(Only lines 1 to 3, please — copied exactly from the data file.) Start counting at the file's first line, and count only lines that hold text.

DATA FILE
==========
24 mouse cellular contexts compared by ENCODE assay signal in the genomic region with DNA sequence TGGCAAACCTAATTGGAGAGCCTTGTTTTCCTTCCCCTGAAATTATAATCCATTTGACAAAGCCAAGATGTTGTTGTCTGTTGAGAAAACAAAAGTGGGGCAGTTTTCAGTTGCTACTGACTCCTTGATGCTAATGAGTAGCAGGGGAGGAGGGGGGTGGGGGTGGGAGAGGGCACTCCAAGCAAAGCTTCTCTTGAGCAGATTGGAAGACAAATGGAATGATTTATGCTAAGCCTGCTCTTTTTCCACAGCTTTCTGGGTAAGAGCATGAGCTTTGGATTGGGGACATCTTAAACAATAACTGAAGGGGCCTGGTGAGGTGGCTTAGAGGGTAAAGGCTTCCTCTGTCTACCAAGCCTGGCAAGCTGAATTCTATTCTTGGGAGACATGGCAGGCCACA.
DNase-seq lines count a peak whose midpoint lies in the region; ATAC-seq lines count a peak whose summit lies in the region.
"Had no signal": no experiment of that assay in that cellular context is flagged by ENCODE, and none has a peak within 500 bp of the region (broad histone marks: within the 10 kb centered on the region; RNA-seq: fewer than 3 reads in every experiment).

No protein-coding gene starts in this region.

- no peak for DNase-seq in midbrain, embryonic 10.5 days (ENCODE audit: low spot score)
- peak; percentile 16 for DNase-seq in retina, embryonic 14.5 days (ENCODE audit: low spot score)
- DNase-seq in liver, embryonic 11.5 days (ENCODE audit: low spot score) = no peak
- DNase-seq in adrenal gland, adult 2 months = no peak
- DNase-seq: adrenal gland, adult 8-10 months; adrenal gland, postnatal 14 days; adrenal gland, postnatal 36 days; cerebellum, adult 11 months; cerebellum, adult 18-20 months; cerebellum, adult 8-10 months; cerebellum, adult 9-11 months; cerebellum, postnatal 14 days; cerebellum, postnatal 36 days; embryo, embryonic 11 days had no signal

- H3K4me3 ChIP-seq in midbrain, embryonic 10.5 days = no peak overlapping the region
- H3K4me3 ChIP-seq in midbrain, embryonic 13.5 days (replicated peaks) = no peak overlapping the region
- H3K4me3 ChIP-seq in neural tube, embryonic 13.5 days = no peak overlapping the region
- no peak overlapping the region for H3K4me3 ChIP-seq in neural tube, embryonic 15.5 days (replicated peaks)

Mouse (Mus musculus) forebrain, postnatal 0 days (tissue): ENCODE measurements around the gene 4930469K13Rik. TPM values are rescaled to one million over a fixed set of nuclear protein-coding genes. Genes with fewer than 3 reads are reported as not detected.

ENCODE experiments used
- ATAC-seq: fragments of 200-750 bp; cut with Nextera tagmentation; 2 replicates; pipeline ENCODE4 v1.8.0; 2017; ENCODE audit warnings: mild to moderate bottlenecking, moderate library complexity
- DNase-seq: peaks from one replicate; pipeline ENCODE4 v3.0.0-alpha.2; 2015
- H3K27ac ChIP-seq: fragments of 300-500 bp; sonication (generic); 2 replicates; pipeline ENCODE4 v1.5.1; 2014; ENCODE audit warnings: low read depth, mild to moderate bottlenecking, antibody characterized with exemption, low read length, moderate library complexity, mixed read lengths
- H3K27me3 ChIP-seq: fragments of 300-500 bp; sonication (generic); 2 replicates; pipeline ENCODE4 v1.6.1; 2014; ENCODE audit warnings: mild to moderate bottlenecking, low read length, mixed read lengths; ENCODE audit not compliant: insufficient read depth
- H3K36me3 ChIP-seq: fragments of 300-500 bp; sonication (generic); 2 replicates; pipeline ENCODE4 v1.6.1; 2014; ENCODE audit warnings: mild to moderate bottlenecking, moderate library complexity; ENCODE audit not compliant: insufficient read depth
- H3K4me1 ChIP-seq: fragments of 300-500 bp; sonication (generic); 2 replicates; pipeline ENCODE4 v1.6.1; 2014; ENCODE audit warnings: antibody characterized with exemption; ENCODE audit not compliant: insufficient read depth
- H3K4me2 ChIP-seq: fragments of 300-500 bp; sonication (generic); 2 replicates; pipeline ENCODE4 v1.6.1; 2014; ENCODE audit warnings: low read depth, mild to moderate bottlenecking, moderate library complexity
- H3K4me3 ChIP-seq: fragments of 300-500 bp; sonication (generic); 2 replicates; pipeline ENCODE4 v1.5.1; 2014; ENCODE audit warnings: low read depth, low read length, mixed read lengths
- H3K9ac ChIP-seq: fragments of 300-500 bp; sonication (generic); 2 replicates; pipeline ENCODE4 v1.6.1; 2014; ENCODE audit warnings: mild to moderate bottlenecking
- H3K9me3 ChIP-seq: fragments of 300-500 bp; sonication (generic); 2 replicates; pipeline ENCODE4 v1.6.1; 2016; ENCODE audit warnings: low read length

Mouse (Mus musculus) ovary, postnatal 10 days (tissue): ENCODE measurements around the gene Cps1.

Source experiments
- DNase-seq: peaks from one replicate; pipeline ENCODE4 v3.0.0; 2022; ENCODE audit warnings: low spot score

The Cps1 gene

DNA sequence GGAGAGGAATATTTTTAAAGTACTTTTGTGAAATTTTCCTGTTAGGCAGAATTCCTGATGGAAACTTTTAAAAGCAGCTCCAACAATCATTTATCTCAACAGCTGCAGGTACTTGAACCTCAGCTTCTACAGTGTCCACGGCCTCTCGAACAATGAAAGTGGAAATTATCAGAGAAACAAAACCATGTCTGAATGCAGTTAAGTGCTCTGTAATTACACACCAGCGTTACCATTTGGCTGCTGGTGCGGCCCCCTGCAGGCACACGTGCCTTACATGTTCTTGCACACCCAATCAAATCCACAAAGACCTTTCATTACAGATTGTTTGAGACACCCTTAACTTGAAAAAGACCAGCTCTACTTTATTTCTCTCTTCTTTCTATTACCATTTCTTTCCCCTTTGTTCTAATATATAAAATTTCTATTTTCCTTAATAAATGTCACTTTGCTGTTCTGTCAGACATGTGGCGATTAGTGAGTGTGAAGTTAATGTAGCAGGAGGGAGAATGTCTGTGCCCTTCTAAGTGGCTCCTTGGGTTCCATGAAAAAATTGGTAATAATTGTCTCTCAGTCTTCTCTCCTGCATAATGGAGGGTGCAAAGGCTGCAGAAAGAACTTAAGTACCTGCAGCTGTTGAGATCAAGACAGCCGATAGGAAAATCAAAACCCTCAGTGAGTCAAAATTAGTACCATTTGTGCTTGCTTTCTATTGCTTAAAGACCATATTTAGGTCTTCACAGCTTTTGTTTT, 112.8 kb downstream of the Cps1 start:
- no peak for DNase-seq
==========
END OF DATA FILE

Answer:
24 mouse cellular contexts compared by ENCODE assay signal in the genomic region with DNA sequence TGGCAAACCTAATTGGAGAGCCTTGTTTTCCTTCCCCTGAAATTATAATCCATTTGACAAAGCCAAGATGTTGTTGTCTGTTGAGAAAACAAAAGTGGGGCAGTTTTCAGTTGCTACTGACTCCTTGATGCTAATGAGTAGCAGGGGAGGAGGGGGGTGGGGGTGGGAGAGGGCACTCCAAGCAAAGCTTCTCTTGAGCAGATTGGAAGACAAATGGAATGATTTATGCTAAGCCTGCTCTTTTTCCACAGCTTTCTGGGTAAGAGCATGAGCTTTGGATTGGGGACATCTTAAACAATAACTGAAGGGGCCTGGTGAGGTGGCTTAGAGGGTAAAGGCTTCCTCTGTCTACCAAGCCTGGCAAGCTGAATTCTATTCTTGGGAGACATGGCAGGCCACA.
DNase-seq lines count a peak whose midpoint lies in the region; ATAC-seq lines count a peak whose summit lies in the region.
"Had no signal": no experiment of that assay in that cellular context is flagged by ENCODE, and none has a peak within 500 bp of the region (broad histone marks: within the 10 kb centered on the region; RNA-seq: fewer than 3 reads in every experiment).